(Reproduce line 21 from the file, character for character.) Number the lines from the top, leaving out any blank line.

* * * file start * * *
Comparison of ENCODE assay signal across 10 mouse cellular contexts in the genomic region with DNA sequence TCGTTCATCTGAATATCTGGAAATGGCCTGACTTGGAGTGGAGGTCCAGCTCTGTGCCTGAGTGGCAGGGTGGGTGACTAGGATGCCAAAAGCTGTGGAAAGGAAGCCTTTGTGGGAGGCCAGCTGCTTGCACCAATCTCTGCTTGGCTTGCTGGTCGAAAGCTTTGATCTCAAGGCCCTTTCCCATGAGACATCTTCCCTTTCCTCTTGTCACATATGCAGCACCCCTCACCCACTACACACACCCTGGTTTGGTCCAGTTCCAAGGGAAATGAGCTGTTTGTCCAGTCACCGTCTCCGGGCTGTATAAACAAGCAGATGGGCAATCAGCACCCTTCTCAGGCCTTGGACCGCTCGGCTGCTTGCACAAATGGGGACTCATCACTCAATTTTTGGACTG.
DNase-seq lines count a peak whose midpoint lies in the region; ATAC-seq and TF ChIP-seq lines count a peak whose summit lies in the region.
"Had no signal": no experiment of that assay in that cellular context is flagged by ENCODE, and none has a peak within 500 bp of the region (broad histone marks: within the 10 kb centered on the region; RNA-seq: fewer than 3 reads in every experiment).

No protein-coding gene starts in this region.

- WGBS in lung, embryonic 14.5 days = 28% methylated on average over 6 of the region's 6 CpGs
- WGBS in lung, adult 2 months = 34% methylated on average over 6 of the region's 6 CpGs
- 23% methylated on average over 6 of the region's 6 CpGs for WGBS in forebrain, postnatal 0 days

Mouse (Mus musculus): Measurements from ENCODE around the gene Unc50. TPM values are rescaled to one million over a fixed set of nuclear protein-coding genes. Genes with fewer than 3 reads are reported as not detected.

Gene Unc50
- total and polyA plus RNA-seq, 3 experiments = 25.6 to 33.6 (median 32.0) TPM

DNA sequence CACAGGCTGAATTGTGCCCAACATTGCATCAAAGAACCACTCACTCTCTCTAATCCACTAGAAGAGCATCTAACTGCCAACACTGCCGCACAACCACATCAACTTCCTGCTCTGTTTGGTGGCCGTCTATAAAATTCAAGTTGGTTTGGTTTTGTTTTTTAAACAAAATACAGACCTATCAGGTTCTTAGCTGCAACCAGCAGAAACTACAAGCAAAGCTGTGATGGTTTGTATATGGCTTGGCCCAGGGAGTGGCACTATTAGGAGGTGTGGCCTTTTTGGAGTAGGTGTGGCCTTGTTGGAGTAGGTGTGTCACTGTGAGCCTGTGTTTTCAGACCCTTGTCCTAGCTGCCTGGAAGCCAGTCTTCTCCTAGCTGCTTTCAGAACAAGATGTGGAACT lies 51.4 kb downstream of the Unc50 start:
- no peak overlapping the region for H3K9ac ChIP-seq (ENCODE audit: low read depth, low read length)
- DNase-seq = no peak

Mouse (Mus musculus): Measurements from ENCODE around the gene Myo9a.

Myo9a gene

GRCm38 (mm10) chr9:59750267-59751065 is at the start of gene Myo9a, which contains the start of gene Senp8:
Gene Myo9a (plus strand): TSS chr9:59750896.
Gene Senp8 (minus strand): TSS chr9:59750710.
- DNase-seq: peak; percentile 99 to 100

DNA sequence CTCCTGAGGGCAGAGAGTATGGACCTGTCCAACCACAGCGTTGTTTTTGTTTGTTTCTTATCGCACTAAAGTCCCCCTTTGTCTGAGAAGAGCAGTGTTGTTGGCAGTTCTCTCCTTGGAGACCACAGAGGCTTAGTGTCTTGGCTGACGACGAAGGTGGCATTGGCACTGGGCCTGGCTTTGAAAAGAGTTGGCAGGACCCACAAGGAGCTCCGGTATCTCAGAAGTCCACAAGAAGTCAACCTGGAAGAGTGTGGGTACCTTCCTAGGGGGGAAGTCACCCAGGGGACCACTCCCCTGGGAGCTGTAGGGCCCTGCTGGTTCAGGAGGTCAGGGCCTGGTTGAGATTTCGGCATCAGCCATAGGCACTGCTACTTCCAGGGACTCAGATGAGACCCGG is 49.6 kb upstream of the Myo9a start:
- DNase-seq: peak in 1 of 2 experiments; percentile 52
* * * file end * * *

- DNase-seq: peak in 1 of 2 experiments; percentile 52